What if we all decided to Powerpuff ourselves at the start of each semester?
While it may seem like a random or silly notion to many, use of this popular website that allows users to design online avatars in the style of the Powerpuff Girls cartoon was one recommendation Z Nicolazzo provided for helping trans* students express to their closest allies and accomplices on campus how they see themselves.
And as battles rage both federally and locally over creating space for trans* students with gender‐inclusive restrooms, Nicolazzo's book, Trans* in College: Transgender Students' Strategies for Navigating Campus Life and the Institutional Politics of Inclusion, points out to the reader that the fight in question is much, much bigger than previously imagined.
Hir book employs the narratives of nine trans* students to illustrate the pressure to conform to a binary gender standard (what Nicolazzo coins as “compulsory heterogenderism”) and the consequences of not doing so. By juxtaposing the testimony of these nine students over the year‐and‐a‐half span of the study with hir own experience, ze paints a far more detailed picture of the toll inhospitable campus environments can take.
Digital Spaces to Create Identity and Community
The “Powerpuff Yourself” notion was an idea ze shared with me during our conversation about the book, in which we addressed some of the strategies faculty, staff and others working with trans* students could employ to create true community and collegiality with these students. Speaking more about the power that online and virtual environments have to encourage development, ze said:
One of the things that was so striking for me was how these students are using digital landscapes and virtual spaces in amazing, beautiful ways. They're going to YouTube, they're going to Facebook, they're going to Tumblr, to find out who they are and to craft worlds for themselves, to navigate the often really shitty physical environments that campuses provide to them. I think if educators leveraged those online spaces and used them in ways that students either see themselves, or explore who they want to become, then trans* students could do all sorts of fabulous things.
The confidence and hope these spaces can imbue is immeasurable, and often far greater than most of our spaces, processes and personnel are able to provide. Encouraging trans* students to seek out these resources, in concert with ones we might provide, can help us supplement our often‐slow work with vibrant and affirming spaces.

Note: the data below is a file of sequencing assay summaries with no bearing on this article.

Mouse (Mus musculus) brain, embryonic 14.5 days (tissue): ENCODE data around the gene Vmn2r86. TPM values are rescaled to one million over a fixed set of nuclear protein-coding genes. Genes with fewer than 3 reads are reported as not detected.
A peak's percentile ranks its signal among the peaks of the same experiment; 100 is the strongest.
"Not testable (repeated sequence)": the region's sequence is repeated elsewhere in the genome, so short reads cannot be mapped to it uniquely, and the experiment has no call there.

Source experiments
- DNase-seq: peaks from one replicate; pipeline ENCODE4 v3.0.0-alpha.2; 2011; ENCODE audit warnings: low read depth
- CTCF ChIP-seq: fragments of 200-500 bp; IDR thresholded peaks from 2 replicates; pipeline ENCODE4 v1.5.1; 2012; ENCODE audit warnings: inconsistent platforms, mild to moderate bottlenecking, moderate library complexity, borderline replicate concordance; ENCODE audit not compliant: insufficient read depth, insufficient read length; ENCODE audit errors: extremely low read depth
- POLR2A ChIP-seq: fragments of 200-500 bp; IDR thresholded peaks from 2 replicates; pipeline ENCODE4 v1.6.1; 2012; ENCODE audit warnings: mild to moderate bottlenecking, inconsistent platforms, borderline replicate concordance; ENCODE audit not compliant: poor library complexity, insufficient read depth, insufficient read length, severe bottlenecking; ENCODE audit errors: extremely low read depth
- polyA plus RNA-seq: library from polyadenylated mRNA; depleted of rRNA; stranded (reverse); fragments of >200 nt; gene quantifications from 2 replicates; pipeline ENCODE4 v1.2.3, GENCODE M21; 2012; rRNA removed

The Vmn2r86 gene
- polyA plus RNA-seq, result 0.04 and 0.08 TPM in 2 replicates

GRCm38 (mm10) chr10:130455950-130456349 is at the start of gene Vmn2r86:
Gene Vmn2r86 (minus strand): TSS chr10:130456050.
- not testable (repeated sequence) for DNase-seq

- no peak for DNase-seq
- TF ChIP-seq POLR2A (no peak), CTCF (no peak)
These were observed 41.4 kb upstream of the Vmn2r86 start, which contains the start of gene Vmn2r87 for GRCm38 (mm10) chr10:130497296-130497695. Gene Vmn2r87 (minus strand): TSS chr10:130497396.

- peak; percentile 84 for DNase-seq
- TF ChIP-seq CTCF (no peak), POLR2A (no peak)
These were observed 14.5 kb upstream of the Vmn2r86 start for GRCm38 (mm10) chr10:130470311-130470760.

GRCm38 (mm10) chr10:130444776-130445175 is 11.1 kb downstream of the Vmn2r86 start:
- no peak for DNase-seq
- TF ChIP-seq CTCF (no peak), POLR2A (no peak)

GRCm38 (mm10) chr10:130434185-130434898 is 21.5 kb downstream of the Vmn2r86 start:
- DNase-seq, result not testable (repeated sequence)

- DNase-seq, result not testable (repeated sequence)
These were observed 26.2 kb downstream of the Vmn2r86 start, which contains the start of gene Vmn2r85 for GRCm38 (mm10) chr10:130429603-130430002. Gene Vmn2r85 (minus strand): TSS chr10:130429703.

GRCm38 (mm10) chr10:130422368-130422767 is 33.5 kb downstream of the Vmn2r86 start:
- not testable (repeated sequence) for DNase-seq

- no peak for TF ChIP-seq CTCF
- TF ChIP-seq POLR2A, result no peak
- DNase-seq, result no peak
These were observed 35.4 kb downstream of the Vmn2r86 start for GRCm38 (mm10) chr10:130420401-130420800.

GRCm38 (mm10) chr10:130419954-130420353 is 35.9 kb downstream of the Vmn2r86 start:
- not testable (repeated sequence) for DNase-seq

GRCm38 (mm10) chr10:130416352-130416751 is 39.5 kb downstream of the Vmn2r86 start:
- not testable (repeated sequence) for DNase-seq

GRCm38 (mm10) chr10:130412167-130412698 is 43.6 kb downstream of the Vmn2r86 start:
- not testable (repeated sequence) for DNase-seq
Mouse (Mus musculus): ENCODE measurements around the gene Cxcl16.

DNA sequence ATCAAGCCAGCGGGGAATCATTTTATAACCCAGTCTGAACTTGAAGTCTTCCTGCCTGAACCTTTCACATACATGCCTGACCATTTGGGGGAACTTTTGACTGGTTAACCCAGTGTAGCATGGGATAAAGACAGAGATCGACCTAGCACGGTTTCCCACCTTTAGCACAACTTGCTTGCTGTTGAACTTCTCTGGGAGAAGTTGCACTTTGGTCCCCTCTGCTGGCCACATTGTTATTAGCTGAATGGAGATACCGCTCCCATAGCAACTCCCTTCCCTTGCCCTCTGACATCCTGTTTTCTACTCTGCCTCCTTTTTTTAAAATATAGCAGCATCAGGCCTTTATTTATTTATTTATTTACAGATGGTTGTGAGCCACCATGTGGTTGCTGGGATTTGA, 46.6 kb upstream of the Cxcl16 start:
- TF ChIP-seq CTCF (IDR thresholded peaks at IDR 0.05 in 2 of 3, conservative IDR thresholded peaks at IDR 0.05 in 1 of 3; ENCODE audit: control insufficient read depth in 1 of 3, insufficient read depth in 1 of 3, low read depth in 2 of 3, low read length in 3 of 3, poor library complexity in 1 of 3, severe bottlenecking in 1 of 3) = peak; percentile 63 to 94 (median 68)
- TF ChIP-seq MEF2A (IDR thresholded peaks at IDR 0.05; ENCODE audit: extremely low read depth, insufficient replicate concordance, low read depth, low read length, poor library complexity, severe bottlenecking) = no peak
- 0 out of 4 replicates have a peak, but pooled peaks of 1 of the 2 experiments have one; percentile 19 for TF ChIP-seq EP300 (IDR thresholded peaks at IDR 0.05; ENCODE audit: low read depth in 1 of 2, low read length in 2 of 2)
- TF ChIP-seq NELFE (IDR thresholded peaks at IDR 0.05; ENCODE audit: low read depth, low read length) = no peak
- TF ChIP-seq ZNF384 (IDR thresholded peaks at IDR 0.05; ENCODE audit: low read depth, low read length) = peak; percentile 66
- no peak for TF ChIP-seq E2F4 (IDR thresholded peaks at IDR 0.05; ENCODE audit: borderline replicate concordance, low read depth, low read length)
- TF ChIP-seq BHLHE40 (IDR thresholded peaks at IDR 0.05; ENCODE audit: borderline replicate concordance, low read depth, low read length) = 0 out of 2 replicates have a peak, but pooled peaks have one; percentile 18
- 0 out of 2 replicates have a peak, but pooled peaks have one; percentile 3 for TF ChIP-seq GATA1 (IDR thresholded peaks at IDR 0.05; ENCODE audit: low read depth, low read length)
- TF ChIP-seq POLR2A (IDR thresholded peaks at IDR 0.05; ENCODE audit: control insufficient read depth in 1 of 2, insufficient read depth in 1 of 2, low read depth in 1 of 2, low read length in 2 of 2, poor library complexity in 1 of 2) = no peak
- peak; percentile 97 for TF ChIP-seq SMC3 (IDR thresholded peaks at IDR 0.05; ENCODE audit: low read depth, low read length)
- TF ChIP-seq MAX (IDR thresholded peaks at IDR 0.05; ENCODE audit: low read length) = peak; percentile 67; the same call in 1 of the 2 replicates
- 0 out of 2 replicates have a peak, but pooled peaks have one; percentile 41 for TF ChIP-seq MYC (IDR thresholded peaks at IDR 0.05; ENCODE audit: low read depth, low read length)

Resilience as a Verb
And for the days where these folx may struggle to come to terms with slow progress, or maybe have a negative experience with a peer or faculty member, Nicolazzo introduces the notion of “resilience as a verb,” a tool I found revolutionary. Recognizing that resilience isn't a static characteristic one has but rather a skill that one practices not only helps us change the way we work with students to develop it, but it's forgiving of the moments where tough circumstances or reduced stamina make it harder for us to demonstrate. As Nicolazzo puts it,
It kind of lets us off the hook. “Sometimes we just have ‘C [as in the grade, or average] days,’ and that's okay.” And that we don't have to be 100% perfect or great all the time. I think this recrafting resilience allows us to be OK with having “C days” and recognizing that tomorrow will be better, but today is just a “C day.”
As we examine our policies, practices and facilities for their ability to help trans* students not just survive but thrive, thinking of resilience as a verb pushes us to examine not only what we can provide to facilitate “A days,” but also what bolsters are in place for when students are having “C days.” What can we do to boost them a few grades?
With all of that said, Nicolazzo also offers a caution as we rightfully address the needs of trans* students, a vastly underrepresented population in higher education:
The […] thing is not to frame trans* people as facing massive deficits or always needing to catch up to their cisgender peers. There are ways [of] thinking about [how] queer and trans* people have created worlds for ourselves in really affirmative ways, that we haven't waited around for the federal government or college campuses, or LGBTQ organizations to see us on our own terms.
We've created spaces and we've created worlds for ourselves. For educators to recognize that queer and trans* people are doing that work, to find out about that work and to amplify it, could be really exciting and could help trans* students who aren't aware of those spaces to practice resilience in new and different ways.
Nicolazzo wrote Trans* in College for, as ze puts it, “people who were interested in doing research with and alongside trans* people.” The operative term here, in my estimation, is “with and alongside.” There are portions of this work that trans* individuals will need cisgender allies to help them accomplish, and we all should be willing to accept that role when it's needed. But there are times where we may need to use our influence to advocate for their work, rather than doing our own. Allies turn into accomplices, ceding their power to those who may need to borrow it for a spell until they're provided their own.
Trans* in College is an illuminating and beautifully written read: both for the words and experiences of the student participants and for the analysis and context Nicolazzo provides to make their experiences educational for the reader. By the end, it will galvanize you to work with and alongside this underresearched but vitally important population on our campuses. And remember: this work can be as seismic as overhauling a housing policy or changing the guidelines for homecoming court or as seemingly small as letting students show you their best selves through “Powerpuff Yourself.”